‘Cars on Campus’ column: Who will win the crown?

Phil Baus, B&W Staff

Phil Baus, B&W Staff

“Let me know if I’m pushing it too hard,” I said to Jay as we were exploring the back roads of Bethlehem. The response I got was one that suggested he was a true STI owner: “Ha, I’m not worried,” a response that car enthusiasts like myself love hearing.

Last Tuesday I got the opportunity to drive Jay Fraser’s, ’15, 2006 Subaru Impreza WRX STI — STI for short.

To some, the STI I drove is just an older economy car with 120,000 miles on it, a four-cylinder motor, and a couple of flashy wings and hood scoops to make it look faster than it really is.

Now look at it from my point of view. To me, like many other people who know the iconic Subaru STI, the 2006 STI is one of the best-looking STIs ever made. It has a wide body stance with a breadbox air intake on the hood and a classic rally style wing on the back.

Jay’s STI goes beyond stunning “boy racer” looks, though. Jay has a couple of “go fast” modifications — a full turbo-back Perrin exhaust that only enhances that classic four-cylinder boxer motor sound and a tune on the car’s computer that allows the car to, for lack of a better explanation, “breathe” better.

This all boils down to an all-wheel drive super sedan that pumps out approximately 350 horsepower. To put that horsepower in perspective, your average car most likely makes around 160-180 horsepower; I’m pretty sure my treadmill makes that much horsepower.

The best part about this STI is that it’s not just another fast car. It has character, style and grace. As I mashed the gas pedal, the car made whooshing noises from the turbo and sped off like someone lit a fire under its pants. When I let off the gas pedal to shift (very quickly), that whooshing noise turned into a swift whistle from the blow off valve and then it was back to mashing the go pedal to hear that oh-so-addicting whooshing noise.

Let’s bring this back around to why this car is the perfect car to have, particularly at Lehigh. This is the third STI I have been lucky enough to review here at Lehigh, and I have to think this isn’t a coincidence.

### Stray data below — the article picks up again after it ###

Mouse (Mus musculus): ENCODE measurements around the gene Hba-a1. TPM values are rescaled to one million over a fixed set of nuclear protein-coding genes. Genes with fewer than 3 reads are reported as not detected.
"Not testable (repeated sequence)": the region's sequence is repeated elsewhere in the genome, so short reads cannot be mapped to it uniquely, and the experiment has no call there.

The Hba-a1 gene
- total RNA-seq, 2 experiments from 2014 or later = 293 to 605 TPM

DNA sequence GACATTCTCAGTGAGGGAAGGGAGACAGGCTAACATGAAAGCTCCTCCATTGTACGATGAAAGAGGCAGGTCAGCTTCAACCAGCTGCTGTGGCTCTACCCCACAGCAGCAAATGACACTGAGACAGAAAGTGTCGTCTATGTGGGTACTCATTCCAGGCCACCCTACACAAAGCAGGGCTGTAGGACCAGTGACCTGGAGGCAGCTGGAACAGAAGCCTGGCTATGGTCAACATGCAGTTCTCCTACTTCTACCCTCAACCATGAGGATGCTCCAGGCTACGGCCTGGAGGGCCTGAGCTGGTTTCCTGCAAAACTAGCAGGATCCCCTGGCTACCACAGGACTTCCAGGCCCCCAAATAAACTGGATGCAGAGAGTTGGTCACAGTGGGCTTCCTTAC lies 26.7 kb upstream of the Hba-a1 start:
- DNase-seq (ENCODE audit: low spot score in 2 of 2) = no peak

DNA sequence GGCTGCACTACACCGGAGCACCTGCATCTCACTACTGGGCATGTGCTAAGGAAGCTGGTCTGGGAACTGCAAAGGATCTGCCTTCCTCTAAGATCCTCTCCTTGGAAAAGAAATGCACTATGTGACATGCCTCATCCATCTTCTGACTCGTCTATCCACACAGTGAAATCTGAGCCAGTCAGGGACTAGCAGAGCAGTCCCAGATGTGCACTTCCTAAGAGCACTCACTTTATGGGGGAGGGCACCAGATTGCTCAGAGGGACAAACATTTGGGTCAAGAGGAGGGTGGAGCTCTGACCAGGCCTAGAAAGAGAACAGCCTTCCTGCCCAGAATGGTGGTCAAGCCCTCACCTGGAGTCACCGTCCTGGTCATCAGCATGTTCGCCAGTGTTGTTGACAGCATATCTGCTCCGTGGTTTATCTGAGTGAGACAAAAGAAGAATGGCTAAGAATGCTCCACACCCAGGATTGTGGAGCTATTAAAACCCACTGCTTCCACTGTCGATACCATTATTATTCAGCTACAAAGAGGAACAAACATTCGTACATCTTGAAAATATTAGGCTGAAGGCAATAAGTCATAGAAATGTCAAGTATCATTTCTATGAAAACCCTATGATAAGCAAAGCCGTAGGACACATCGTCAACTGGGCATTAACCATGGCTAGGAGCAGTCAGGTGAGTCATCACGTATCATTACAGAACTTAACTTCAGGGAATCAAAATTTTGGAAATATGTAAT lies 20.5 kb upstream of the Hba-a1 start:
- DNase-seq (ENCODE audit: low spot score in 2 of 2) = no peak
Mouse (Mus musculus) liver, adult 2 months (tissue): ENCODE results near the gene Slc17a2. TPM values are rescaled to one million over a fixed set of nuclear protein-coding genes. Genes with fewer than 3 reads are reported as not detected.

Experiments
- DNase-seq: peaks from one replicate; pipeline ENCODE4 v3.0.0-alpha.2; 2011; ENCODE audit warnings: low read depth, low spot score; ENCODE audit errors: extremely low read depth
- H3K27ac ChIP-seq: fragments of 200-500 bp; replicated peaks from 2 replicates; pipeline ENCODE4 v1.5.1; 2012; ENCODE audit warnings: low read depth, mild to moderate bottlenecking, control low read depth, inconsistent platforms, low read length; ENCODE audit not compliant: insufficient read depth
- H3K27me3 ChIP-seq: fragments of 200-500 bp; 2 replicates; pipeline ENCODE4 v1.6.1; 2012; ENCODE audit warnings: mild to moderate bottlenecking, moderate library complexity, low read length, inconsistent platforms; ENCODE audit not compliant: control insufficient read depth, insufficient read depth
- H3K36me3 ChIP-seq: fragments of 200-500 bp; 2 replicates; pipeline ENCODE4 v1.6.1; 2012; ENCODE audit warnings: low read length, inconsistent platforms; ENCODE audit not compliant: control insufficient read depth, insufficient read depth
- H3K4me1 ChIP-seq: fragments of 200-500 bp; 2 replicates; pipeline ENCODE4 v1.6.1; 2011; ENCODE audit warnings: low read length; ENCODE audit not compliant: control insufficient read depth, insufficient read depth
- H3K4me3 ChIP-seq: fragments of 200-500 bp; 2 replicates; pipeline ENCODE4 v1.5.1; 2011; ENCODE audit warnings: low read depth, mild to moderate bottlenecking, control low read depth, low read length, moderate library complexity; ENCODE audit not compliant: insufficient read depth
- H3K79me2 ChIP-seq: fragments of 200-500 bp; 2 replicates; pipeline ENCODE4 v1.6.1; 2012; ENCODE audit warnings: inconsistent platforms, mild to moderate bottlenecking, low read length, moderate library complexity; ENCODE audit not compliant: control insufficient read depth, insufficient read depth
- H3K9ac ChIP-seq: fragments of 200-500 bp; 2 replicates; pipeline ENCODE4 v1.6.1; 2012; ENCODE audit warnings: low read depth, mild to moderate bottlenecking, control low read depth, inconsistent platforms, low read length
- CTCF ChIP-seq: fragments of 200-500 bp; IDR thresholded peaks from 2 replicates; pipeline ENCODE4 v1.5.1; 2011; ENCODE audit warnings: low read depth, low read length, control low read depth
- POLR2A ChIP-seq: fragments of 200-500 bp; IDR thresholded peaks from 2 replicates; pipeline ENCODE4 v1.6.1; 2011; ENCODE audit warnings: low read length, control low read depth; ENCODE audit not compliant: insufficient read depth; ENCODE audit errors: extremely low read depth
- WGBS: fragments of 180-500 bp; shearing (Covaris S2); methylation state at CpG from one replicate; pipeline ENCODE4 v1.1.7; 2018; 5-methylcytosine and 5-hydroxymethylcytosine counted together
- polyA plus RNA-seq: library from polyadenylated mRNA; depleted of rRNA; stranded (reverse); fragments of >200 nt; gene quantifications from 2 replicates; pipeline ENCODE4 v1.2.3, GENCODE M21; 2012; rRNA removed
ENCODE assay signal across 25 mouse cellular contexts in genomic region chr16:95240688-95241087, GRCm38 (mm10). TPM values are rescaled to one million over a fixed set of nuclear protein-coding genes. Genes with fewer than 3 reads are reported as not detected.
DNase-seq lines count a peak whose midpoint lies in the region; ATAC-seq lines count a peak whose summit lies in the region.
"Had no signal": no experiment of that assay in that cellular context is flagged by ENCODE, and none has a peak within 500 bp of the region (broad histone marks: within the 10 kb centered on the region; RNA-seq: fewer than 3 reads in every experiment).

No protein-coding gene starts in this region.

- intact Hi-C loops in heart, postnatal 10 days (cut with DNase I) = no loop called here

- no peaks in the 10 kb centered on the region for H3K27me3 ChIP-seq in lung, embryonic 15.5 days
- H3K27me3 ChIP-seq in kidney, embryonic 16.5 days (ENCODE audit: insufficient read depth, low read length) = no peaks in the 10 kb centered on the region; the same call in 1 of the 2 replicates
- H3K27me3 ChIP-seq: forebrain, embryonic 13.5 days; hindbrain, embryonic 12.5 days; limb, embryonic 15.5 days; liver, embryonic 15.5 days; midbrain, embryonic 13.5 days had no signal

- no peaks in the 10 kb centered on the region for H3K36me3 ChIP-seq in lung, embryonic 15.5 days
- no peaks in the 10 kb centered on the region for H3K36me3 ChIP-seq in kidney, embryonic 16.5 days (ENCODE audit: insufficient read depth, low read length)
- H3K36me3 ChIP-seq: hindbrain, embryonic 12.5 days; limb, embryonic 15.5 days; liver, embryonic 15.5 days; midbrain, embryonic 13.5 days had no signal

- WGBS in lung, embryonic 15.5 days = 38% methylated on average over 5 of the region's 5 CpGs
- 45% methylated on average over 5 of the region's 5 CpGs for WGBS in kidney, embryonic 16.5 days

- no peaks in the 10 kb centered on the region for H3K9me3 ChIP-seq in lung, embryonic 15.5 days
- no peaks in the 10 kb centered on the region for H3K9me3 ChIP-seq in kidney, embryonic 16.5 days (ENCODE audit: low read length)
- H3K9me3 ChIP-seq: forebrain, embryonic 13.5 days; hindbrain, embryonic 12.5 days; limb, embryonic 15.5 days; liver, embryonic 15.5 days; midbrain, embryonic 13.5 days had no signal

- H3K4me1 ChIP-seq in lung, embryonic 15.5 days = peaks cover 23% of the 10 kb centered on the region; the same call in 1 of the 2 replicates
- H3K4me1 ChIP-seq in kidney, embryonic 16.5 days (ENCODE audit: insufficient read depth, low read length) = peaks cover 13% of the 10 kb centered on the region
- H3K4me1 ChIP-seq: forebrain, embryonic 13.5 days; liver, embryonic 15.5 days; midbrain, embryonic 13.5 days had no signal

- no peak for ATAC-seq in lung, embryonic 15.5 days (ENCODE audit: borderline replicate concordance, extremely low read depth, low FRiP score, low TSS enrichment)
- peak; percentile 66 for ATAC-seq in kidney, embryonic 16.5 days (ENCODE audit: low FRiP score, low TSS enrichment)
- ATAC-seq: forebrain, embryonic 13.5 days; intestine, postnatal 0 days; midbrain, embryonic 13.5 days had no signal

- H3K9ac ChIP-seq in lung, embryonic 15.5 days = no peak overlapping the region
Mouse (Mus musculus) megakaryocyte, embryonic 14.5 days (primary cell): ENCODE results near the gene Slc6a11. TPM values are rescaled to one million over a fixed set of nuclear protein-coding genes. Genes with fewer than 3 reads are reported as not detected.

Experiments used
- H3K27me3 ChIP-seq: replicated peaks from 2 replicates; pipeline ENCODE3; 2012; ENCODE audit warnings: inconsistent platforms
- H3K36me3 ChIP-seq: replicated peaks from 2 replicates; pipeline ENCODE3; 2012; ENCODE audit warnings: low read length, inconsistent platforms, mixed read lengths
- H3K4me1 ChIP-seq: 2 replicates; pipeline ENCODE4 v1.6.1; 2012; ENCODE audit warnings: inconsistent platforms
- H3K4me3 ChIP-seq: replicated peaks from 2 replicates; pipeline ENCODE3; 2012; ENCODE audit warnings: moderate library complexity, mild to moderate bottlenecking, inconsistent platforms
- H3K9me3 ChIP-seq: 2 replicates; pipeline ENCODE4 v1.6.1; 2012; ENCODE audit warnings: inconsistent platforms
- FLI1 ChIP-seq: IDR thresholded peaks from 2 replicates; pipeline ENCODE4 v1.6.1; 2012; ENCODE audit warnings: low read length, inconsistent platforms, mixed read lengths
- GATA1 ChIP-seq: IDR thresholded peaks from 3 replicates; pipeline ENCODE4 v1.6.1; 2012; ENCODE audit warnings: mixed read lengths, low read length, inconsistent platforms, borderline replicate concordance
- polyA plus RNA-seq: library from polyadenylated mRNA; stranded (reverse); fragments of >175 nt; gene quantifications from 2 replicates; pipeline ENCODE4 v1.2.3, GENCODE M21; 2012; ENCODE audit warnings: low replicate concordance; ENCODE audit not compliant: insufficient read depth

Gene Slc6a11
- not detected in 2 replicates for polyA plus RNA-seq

Throughout the past snow falls this year, each of these three generations of STI have all performed as well as, if not better than, the huge lifted trucks and SUVs on campus. With the STI’s sophisticated all-wheel drive system, you can electronically control what percentage of the engine’s power is going to either the front or the rear wheels, sending power to the right place, at the right time, and for the right conditions.

Now let’s compare this particular model STI to the others that I have driven. The 2006 STI is the oldest of the STIs that I have driven, followed by the 2010 STI and then the newest 2014 STI. With each new generation, the STI becomes more refined and more capable on and off road, but that’s only on paper.

I prefer Jay’s 2006 STI due to its raw, unadulterated nature. The cabin is less insulated so you can hear the glorious roar of his exhaust and the rumble from the Subaru signature boxer motor. Everything feels really mechanical, leaving comfort as an afterthought.

The reason I keep calling the STI’s motor a boxer engine is due to the cylinders. Instead of being placed parallel to one another in a straight line, there are two cylinders on each side opposing each other, both lying horizontally to the ground. The name “boxer” comes from the image of the two opposing cylinders which look like they are boxing one another.

This signature boxer motor is in all generations of the STI, and the reason for its consistent use in the STI is due to its low center of gravity. The lower the center of gravity, the better the handling is.

Enough of this engineering, technical talk, though. How did the car make me feel?

The car felt alive, in turn making me feel alive. Even with 119,000 on the odometer, the car did not skip a beat. It made quick work of Lehigh’s hills and corners. The urge of the turbo as I glued my foot to the floor was awesome, and the sounds from the turbo and blow-off valve made the experience more of a journey and less of a drive.

In this case, it wasn’t the destination that mattered; it was the journey. My boarding school’s mission statement was “The journey matters,” and this little Subaru embodies that mission. It took a drive in a 2006 Subaru STI for me to realize what my school meant about “the journey matters.”

Jay brought me to an undisclosed parking lot that still had a layer of crusty snow for a very important driving test: Will it drift? Yes, it drifts. It breaks loose very progressively without any fuss even for an intermediate level driver/drifter/racer like me.

Jay’s STI can drive in the snow. It can drift, it can turn, it goes like a bat out of hell, and it will paint your back porch. Really, this car is the best of both worlds of utility and sport.

Well, I can safely say that I enjoyed my time in Jay’s STI and plan on taking his offer to drive it again this winter. I have been looking to buy a car for soon after I graduate and this car just shot up to my No. 1 spot. They’re cheap to maintain; they’re fast; their engines are bulletproof; they last forever and…oh yeah, did I say they’re fast?

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